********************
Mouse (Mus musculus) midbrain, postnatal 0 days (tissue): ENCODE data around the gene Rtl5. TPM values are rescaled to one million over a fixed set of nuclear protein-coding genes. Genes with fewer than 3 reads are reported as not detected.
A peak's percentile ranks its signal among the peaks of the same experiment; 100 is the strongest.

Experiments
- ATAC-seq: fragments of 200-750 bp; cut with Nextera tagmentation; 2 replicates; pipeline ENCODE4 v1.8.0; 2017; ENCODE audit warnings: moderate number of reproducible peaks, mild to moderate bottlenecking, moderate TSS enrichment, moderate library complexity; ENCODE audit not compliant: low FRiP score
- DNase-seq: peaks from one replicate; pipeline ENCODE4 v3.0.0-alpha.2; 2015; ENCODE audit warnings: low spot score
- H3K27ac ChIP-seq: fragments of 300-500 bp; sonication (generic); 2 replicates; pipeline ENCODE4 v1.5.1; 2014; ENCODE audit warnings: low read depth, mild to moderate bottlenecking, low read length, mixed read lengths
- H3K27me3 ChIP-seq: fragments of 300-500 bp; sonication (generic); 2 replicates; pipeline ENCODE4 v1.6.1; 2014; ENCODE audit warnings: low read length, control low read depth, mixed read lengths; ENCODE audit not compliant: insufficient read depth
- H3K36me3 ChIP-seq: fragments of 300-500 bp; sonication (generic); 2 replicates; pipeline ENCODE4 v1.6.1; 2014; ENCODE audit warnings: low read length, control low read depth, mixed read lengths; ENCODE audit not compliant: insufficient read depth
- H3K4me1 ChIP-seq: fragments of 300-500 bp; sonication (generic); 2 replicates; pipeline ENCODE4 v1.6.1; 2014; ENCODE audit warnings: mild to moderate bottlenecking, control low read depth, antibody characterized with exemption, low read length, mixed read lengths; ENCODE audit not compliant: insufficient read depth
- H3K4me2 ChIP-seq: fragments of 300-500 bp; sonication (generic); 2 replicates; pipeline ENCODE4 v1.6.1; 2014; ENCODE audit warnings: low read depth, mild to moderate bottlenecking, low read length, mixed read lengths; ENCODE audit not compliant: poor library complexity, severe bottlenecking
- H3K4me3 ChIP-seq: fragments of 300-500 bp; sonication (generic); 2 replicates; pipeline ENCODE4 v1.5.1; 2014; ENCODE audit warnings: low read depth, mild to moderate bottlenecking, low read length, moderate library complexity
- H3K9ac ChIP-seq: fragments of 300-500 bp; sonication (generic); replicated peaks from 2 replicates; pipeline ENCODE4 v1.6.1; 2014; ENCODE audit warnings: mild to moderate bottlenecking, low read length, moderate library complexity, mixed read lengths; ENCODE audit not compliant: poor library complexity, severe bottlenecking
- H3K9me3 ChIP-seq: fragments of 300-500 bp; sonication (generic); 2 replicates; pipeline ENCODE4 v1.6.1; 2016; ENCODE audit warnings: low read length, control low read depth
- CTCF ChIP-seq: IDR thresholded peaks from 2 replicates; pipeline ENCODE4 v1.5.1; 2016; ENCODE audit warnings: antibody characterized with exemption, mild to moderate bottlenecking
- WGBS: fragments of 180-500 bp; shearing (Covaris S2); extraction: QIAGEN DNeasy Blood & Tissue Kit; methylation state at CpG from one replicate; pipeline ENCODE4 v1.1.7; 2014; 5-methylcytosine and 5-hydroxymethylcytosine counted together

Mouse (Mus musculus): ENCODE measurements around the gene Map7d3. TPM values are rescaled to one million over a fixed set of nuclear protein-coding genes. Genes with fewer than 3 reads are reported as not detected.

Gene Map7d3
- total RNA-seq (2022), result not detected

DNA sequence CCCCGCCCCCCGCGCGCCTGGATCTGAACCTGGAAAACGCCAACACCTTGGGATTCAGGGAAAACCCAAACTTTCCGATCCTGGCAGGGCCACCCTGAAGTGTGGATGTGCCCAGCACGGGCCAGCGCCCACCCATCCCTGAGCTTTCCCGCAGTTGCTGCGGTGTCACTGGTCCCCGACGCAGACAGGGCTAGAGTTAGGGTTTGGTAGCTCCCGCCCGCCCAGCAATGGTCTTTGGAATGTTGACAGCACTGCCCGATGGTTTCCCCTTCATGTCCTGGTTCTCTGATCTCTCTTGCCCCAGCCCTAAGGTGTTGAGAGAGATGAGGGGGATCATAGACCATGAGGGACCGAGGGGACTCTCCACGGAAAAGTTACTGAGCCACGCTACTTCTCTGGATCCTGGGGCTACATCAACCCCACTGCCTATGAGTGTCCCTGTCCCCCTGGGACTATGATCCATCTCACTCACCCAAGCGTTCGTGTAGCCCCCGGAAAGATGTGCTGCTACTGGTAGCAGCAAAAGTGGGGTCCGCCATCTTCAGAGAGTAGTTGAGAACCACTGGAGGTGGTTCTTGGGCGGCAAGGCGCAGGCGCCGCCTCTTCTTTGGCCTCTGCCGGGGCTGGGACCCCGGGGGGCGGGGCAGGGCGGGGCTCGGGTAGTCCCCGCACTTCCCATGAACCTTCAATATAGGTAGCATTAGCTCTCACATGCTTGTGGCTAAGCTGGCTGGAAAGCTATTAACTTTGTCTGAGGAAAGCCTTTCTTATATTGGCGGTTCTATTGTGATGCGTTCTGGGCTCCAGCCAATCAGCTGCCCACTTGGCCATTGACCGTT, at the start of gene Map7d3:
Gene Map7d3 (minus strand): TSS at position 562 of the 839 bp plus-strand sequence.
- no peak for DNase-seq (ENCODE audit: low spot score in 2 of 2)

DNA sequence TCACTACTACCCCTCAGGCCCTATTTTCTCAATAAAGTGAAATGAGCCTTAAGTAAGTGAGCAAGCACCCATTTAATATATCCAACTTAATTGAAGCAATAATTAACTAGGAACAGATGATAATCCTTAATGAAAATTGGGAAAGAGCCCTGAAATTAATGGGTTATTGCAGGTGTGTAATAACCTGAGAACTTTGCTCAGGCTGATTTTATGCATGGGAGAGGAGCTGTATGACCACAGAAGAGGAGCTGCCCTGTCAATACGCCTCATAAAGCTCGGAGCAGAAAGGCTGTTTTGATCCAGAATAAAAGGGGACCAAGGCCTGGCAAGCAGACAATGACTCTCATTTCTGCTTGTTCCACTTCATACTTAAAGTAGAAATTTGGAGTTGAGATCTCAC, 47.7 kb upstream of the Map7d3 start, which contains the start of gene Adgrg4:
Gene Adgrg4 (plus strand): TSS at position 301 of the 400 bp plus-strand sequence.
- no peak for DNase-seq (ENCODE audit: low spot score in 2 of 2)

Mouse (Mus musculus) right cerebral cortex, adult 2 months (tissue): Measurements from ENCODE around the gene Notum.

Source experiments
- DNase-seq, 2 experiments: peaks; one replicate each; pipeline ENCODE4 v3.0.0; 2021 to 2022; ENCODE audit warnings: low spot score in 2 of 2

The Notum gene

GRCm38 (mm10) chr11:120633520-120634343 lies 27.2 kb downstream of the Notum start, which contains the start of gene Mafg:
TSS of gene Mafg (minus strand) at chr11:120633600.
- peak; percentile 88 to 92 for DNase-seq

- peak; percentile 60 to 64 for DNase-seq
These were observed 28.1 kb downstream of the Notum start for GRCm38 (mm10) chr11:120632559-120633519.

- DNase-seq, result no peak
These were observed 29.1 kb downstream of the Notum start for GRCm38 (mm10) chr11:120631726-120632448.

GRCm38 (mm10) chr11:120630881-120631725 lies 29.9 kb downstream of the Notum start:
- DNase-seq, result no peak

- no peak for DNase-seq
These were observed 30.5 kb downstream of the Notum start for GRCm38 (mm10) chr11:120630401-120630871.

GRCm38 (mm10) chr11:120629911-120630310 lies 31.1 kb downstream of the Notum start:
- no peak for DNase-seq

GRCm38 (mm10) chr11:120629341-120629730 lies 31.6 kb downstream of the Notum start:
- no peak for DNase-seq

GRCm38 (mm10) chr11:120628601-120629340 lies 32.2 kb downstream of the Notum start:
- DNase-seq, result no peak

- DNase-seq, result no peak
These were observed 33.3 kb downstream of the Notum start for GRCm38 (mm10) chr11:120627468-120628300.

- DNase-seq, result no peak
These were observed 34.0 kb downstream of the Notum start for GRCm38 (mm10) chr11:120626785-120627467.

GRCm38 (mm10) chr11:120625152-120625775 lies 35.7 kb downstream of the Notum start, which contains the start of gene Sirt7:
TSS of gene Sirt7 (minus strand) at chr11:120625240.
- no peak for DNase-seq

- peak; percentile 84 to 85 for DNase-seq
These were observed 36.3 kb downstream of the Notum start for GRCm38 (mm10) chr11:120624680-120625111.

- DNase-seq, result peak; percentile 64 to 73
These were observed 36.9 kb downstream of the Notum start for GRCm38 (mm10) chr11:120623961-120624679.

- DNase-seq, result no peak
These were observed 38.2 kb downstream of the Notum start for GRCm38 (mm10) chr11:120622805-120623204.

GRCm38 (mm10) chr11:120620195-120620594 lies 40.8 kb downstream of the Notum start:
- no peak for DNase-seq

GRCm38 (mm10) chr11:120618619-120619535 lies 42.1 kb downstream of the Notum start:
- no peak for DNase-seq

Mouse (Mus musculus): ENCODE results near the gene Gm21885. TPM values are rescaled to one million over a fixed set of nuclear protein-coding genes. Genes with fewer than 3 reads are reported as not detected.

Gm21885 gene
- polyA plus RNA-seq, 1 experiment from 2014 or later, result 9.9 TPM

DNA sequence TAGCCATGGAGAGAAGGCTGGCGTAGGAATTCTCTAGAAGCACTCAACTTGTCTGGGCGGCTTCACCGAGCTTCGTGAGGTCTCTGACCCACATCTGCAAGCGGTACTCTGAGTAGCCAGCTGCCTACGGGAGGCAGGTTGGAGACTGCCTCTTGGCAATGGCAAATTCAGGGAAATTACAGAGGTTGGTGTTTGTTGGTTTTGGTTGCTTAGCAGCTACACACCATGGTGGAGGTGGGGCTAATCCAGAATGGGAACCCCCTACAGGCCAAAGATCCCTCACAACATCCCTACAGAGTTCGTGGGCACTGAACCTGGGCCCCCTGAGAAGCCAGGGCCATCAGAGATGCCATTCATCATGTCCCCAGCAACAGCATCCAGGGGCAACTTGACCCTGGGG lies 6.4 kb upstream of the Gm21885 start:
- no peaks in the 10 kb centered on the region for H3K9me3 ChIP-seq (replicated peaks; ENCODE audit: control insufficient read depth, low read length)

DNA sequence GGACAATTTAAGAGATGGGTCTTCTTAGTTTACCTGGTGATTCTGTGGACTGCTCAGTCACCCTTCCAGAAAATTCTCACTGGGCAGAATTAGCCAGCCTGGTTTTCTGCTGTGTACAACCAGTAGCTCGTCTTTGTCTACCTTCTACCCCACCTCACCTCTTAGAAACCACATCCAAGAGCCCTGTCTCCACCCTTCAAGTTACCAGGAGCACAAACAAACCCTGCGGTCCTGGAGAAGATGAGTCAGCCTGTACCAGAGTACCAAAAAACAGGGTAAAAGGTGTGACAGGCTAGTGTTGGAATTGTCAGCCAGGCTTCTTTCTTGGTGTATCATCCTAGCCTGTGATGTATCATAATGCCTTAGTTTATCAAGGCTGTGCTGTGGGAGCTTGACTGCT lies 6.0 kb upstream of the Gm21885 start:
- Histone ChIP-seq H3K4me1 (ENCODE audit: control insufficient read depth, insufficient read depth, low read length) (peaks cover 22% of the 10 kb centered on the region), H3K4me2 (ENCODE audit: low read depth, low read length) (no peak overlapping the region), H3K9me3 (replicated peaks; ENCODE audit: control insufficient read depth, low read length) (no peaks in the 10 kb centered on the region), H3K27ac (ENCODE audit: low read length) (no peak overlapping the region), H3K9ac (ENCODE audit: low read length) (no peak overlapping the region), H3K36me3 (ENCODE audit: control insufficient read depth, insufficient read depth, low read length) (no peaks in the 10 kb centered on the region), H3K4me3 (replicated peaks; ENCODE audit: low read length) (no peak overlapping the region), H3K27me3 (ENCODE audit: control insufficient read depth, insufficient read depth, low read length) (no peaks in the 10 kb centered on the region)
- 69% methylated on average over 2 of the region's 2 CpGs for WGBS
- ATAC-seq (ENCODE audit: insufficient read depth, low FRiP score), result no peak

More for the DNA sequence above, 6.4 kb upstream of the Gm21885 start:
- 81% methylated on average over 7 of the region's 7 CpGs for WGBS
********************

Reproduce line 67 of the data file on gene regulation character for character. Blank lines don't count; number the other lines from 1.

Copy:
- no peaks in the 10 kb centered on the region for H3K9me3 ChIP-seq (replicated peaks; ENCODE audit: control insufficient read depth, low read length)